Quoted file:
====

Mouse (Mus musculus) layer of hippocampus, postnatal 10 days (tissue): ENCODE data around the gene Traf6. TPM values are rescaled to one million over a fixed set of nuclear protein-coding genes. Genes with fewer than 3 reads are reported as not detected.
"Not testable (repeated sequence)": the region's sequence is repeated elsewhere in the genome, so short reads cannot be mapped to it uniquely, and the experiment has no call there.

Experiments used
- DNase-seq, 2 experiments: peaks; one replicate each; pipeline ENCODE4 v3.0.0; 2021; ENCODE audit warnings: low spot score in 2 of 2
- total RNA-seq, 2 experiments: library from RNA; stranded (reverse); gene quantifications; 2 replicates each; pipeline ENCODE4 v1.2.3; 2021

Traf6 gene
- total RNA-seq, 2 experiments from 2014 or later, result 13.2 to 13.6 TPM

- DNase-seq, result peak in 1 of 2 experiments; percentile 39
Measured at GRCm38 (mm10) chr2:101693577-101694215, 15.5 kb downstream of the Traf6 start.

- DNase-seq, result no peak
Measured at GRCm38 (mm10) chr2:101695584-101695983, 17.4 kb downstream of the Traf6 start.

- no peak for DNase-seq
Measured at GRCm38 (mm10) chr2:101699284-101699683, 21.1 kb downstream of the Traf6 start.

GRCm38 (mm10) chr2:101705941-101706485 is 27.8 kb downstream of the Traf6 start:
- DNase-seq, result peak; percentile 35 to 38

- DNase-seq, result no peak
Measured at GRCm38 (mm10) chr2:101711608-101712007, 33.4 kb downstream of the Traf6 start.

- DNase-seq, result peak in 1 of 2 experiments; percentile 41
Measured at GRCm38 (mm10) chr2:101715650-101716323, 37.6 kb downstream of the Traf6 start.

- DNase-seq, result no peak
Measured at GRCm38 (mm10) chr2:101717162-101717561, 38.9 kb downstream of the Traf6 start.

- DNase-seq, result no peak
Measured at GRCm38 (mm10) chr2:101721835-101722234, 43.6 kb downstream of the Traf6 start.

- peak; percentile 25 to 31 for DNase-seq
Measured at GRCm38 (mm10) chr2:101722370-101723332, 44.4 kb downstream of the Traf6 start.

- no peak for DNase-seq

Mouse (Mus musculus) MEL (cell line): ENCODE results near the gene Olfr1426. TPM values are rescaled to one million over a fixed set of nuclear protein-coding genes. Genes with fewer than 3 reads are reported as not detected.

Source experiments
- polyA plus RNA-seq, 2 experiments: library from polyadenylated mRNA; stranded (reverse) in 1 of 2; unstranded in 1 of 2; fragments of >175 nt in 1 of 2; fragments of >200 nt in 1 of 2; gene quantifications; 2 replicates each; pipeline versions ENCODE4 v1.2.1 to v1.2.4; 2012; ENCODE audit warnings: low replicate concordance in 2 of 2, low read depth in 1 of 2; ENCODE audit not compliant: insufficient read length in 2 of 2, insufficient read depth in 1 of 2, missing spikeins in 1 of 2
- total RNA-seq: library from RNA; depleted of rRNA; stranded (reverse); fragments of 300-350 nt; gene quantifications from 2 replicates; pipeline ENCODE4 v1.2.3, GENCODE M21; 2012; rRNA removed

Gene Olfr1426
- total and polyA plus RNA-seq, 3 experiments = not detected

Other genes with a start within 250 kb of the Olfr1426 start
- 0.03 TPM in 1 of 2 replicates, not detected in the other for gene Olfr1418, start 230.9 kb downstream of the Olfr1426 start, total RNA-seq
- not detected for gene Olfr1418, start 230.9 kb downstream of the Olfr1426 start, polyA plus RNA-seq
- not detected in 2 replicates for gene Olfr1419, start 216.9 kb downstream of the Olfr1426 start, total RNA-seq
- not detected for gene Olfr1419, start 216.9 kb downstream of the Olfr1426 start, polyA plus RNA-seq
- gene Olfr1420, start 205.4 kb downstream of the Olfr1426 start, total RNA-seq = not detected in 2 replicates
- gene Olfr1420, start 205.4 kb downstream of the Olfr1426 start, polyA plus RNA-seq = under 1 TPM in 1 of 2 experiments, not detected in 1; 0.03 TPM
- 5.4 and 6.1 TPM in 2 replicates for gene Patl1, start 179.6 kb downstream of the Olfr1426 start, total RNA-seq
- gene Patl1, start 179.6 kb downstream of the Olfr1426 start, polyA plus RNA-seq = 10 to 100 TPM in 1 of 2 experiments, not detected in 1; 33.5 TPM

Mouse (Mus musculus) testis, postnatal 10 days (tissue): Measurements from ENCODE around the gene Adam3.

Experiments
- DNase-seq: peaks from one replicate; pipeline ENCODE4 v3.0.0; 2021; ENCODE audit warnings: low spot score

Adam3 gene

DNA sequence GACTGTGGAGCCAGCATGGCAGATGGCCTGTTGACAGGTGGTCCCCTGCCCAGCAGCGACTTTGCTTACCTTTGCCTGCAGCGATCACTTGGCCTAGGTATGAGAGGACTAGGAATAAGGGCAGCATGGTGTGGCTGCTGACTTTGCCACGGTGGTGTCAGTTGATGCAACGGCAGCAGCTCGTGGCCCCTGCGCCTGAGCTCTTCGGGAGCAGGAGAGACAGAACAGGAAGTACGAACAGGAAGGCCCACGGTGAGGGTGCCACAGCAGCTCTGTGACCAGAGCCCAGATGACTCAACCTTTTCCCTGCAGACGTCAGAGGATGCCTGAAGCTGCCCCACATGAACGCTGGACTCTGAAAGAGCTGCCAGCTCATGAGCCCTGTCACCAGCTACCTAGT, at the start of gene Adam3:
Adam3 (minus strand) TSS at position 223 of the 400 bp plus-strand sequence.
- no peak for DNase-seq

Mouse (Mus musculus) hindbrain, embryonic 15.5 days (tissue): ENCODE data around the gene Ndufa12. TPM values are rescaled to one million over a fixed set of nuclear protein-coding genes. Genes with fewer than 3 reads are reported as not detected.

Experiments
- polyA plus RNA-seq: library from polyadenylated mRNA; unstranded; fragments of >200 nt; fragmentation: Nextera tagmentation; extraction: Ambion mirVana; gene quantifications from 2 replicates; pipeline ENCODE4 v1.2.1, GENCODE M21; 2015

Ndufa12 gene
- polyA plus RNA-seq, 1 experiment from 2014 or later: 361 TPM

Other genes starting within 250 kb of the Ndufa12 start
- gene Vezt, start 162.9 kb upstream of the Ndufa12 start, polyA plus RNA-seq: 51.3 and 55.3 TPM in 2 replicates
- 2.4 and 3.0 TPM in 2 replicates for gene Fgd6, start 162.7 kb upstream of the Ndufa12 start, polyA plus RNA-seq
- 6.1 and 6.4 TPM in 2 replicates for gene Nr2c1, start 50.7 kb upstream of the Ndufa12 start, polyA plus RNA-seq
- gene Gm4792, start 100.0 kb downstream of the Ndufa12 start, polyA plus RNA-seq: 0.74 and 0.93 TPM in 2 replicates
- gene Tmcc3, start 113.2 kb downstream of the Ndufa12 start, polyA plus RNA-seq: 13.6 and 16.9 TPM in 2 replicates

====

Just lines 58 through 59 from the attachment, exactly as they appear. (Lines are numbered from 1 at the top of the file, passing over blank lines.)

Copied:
- gene Gm4792, start 100.0 kb downstream of the Ndufa12 start, polyA plus RNA-seq: 0.74 and 0.93 TPM in 2 replicates
- gene Tmcc3, start 113.2 kb downstream of the Ndufa12 start, polyA plus RNA-seq: 13.6 and 16.9 TPM in 2 replicates